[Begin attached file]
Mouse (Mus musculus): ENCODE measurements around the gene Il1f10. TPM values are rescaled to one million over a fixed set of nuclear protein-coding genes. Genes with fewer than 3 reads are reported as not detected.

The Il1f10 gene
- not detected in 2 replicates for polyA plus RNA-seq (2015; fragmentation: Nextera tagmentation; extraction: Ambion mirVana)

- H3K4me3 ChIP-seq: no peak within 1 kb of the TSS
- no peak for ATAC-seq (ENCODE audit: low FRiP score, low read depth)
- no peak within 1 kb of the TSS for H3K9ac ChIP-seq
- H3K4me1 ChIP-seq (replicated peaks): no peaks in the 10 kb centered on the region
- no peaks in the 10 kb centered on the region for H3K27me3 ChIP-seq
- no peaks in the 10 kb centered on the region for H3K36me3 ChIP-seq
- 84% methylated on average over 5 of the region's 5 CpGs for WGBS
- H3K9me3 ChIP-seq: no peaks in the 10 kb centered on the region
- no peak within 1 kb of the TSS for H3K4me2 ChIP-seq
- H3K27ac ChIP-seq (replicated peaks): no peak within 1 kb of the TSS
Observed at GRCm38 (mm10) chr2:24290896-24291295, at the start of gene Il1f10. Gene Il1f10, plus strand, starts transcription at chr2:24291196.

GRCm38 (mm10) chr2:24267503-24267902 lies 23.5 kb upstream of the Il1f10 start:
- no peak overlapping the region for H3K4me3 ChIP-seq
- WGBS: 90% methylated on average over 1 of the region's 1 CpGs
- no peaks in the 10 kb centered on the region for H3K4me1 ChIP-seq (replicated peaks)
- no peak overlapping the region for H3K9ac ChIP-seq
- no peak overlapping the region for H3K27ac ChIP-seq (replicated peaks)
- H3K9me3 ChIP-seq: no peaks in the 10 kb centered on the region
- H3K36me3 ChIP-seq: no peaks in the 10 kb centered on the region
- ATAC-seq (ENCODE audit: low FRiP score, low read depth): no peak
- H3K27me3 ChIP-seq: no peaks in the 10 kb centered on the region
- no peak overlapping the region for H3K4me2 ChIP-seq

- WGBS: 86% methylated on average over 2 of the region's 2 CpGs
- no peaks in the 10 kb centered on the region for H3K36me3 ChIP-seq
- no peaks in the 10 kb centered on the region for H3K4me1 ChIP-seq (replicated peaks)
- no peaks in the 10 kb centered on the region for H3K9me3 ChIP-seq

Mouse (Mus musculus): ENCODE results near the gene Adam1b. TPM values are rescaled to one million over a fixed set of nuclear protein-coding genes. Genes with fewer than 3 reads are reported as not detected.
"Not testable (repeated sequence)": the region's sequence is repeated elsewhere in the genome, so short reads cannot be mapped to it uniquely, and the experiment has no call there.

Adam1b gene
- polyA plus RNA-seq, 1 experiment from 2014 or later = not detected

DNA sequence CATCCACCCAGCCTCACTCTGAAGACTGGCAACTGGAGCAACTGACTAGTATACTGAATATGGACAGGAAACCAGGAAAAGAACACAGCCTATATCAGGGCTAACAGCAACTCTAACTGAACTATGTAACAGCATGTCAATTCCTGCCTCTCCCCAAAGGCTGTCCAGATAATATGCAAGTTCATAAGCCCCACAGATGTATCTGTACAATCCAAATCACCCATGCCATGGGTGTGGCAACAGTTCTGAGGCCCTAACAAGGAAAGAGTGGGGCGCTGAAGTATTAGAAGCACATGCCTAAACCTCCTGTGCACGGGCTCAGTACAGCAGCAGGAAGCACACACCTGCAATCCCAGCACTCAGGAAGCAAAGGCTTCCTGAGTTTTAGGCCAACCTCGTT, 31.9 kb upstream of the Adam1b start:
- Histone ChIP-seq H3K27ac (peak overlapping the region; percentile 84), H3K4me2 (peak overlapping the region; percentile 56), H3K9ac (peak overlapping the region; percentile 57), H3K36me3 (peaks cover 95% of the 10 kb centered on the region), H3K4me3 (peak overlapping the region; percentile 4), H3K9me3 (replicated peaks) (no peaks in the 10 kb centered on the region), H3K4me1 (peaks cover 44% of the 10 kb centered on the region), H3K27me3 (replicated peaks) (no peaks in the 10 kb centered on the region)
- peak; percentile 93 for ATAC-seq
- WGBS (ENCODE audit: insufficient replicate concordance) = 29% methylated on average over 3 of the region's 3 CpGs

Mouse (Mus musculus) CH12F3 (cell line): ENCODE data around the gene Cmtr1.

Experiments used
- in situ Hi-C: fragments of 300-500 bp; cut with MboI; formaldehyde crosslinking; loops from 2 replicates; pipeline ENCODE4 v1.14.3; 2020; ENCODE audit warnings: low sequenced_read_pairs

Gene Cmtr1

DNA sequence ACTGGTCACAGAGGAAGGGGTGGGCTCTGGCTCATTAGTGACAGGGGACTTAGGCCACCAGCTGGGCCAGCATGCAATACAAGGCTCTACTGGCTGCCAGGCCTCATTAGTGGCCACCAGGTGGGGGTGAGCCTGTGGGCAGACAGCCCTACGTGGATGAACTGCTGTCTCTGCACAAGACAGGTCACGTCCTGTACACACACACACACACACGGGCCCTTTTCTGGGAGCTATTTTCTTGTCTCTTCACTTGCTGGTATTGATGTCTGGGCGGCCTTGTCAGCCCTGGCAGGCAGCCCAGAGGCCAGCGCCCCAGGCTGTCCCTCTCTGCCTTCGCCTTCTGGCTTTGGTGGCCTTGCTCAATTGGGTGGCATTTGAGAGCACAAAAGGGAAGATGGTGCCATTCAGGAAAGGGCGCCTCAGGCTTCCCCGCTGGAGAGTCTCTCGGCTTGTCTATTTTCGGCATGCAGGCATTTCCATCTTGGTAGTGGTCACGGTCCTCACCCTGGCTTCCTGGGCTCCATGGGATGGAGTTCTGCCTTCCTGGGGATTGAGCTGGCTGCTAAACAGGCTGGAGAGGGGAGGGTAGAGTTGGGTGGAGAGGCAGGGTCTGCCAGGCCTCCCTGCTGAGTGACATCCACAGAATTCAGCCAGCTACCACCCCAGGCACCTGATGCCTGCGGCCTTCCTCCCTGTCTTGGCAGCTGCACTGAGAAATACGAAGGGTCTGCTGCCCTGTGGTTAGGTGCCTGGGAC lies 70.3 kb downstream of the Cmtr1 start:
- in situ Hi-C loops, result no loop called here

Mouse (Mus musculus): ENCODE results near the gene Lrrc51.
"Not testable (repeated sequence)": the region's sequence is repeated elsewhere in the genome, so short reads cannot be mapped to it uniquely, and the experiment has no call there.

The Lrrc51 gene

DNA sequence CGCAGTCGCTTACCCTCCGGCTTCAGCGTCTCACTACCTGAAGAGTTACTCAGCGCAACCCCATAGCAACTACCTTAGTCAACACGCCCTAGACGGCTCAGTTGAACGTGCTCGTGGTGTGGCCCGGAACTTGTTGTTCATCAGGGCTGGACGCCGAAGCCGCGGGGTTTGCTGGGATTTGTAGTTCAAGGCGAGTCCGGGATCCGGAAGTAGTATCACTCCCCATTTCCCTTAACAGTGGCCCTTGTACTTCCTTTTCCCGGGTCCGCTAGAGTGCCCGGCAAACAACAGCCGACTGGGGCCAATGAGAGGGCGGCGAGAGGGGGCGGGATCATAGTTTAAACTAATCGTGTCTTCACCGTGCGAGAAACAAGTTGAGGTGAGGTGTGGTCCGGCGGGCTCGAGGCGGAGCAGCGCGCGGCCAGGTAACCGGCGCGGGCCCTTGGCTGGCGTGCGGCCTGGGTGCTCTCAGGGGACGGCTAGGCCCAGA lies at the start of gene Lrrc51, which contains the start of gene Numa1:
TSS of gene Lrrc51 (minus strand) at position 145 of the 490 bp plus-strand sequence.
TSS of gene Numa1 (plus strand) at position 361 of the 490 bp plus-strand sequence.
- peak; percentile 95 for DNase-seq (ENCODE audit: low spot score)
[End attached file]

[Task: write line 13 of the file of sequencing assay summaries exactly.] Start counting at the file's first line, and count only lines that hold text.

- H3K27ac ChIP-seq (replicated peaks): no peak within 1 kb of the TSS